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Time Stands Still

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Album Review

Chris Smither's post-Bob Dylan sound has been well established and independently fine-tuned for many decades running, so it is no surprise that he has been able to do it by all by himself since his first days on the folk-blues scene. On Time Stands Still, he works with a trio, something he has rarely done, as he's joined by second guitarist, pianist, and producer David Goodrich and by drummer/percussionist Zak Trojano. You still hear the gritty and rough edge inspired by Dylan, but also a refined singing style that supersedes his primary influence, and that of another early gut-level blues/jazz pop pioneer, Tom Waits. Most of the songs are from Smither's pen, with traditional-type lyrics made current according to the social relevance of the difficult times we live in. In short, Chris Smither has never sounded better, especially on his lean-sounding guitar. He's more grounded, down to earth, and authentic in his attempt to keep his music very alive and well in troubled times. Genuine to the core, Smither sings the ramblin' blues "Don't Call Me Stranger" with utter conviction, similar to another real-deal blues king, Charlie Musselwhite. His ode to our financial woes, "Surprise, Surprise," tells the tale of our sorry state of affairs in relation to the bank failings and subsequent bailouts. On a more personal level, there's the folkish "I Don't Know," filled with jazz-like improv and counterpoint; the downhearted "Old Man Blues"; or the upbeat rocker "I Told You So," which reflects the ups and downs of remembrance tempered with wisdom — and have a universal quality that anyone can relate to, even if they are so insular. Frank Hutchison's "Miner's Blues" is more specific, a great song of how life is not worth living when faced with the bleak prospect of returning to work in a dangerous, unhealthy environment. He does a solo version of Mark Knopfler's "Madame Geneva's" which is not so much a departure for Smither as a renewal of his self-made spirit, with a little debauchery thrown in. But his version of Dylan's "It Takes a Lot to Laugh, It Takes a Train to Cry" is utterly without reproach, not only for the soul he injects into it and his complete knowledge of the subject lyrics, but in how sad blues can be terrifyingly devastating, and in the long run, conquerable. Smither goes solo for Mark Knopfler's folksy waltz "Madame Geneva's," a tale of the seedier side of life firmly sung in the Tom Waits style. Of his many great recordings over this years, Time Stands Still might very well be Chris Smither's magnum opus, a triumph over tragedy and tough times that should provide valuable lessons to anyone who has felt abject pain caused by family losses, the grind-to-a-halt recession, unemployment, and that helpless, depressed feeling everyone has experienced. It is uplifting — a recording that you will relate to upon listening to for only a few minutes, but which you will savor all the way through. ~ Michael G. Nastos, Rovi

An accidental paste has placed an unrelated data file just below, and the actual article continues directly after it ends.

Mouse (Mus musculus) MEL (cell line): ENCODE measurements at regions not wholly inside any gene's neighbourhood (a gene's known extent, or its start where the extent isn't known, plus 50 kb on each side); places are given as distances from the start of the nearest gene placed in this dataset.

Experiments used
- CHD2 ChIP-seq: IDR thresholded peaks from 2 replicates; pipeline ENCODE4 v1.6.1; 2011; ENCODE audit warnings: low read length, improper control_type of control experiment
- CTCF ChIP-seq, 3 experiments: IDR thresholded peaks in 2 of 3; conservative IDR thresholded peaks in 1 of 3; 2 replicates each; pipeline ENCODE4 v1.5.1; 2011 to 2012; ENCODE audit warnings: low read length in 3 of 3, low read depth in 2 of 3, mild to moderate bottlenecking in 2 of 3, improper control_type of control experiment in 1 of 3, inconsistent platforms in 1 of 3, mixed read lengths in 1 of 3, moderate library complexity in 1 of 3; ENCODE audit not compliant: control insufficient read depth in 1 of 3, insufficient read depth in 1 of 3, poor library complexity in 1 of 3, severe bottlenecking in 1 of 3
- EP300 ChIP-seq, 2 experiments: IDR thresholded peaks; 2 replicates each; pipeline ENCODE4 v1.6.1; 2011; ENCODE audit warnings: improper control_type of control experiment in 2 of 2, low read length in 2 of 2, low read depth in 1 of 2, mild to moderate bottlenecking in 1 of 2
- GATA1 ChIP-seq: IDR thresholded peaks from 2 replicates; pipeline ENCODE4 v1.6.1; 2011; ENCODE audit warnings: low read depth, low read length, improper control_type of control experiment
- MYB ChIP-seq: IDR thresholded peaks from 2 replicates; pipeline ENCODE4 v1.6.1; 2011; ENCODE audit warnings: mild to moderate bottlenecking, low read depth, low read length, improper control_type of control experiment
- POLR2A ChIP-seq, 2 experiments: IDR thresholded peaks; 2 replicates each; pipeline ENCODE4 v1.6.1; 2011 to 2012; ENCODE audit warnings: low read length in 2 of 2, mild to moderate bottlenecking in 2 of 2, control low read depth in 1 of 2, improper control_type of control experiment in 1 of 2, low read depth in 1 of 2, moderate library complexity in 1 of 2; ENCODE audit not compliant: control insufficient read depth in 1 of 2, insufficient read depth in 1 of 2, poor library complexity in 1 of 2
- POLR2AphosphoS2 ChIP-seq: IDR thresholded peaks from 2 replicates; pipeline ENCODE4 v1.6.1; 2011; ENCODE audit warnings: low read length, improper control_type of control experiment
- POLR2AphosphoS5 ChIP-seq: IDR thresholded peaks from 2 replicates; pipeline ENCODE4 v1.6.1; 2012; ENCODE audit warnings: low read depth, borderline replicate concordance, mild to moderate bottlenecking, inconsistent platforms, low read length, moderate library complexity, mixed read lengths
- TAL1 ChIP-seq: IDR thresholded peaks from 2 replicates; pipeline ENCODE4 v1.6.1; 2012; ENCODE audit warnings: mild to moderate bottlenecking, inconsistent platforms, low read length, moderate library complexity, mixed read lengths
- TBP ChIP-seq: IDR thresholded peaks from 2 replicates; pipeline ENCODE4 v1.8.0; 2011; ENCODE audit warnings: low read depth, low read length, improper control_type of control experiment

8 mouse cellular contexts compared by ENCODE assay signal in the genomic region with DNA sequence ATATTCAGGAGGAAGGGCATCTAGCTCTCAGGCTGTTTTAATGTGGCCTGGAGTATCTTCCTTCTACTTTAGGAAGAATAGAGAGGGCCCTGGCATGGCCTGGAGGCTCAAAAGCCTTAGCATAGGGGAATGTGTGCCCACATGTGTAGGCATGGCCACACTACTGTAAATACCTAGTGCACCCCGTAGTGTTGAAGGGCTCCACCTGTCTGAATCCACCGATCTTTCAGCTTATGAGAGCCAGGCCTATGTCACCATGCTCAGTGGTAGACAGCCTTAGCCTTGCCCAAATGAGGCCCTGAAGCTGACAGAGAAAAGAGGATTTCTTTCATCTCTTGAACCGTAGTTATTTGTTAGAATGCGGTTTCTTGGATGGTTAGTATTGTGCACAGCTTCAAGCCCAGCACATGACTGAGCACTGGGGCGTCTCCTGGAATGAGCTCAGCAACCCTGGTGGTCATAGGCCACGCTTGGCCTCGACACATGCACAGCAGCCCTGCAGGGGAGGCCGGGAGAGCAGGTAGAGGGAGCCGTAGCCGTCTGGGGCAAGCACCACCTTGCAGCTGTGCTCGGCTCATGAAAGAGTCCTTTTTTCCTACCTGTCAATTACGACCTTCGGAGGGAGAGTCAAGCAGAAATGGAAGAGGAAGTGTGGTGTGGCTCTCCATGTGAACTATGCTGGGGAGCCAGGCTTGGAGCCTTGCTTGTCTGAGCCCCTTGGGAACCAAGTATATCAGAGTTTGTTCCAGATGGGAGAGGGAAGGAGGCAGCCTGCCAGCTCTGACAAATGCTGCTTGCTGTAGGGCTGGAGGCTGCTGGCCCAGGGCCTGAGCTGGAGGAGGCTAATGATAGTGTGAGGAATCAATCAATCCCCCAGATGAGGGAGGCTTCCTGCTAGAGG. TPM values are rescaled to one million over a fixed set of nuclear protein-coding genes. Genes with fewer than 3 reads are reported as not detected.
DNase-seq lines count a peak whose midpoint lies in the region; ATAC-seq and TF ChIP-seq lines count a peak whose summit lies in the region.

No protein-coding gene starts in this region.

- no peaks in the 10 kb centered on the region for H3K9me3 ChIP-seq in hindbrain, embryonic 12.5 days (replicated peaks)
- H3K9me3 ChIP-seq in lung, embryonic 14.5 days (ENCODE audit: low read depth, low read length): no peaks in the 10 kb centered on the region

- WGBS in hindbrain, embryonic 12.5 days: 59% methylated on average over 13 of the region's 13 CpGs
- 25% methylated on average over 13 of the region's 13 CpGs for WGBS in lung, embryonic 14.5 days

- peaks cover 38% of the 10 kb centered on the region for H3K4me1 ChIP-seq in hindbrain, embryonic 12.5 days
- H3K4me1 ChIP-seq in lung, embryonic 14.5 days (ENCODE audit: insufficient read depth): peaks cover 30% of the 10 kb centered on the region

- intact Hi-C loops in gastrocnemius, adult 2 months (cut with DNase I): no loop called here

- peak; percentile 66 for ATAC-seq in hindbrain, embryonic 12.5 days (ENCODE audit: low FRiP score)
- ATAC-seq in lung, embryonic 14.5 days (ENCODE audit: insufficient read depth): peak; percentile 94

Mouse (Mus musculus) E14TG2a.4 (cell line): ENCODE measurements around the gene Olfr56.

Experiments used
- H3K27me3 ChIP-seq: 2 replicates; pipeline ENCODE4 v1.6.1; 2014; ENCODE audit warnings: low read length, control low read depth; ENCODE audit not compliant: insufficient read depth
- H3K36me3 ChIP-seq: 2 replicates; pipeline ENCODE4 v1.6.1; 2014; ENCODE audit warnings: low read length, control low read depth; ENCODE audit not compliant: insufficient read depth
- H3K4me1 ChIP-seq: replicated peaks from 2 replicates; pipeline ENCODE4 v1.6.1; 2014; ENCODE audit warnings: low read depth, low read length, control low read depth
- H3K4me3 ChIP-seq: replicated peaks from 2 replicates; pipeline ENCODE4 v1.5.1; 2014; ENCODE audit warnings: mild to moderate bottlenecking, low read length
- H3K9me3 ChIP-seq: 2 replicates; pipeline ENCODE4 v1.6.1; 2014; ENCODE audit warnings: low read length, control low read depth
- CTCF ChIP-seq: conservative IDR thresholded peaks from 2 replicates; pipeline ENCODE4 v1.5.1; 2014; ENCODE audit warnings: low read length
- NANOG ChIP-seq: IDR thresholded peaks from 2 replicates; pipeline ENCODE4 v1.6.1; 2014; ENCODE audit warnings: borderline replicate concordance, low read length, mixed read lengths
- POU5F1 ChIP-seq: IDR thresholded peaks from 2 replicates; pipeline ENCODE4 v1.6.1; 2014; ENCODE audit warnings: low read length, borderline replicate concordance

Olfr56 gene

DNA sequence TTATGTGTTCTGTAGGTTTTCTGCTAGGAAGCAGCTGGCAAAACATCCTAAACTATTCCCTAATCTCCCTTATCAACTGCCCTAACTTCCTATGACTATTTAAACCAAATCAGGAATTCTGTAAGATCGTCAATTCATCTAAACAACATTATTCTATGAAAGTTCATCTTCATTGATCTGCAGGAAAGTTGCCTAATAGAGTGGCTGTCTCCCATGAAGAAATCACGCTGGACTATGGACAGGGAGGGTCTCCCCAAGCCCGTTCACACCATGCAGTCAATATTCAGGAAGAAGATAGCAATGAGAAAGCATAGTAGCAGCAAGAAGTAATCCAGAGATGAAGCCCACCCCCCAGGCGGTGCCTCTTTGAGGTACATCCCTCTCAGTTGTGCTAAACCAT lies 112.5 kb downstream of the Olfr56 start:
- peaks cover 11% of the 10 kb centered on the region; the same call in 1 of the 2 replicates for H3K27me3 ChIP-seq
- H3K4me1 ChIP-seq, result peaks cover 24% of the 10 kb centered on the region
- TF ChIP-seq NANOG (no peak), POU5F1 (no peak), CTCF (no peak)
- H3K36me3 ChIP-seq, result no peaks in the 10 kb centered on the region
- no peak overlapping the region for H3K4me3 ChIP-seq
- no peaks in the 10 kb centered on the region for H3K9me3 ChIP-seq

Born: 11 November 1944 in Miami, FL

Genre: Singer/Songwriter

Years Active: '70s, '80s, '90s, '00s, '10s

Like John Hammond and a handful of other musicians whose careers began in the 1960s blues revival, guitarist, singer, and songwriter Chris Smither can take pride in the fact that he's been there since the beginning. Except for a few years when he was away from performing in the '70s, Smither has been a mainstay of the festival, coffeehouse, and club circuits around the U.S., Canada, and Europe since his performing career began in earnest in the coffeehouses in Boston in the spring of 1966. Smither...
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Time Stands Still, Chris Smither
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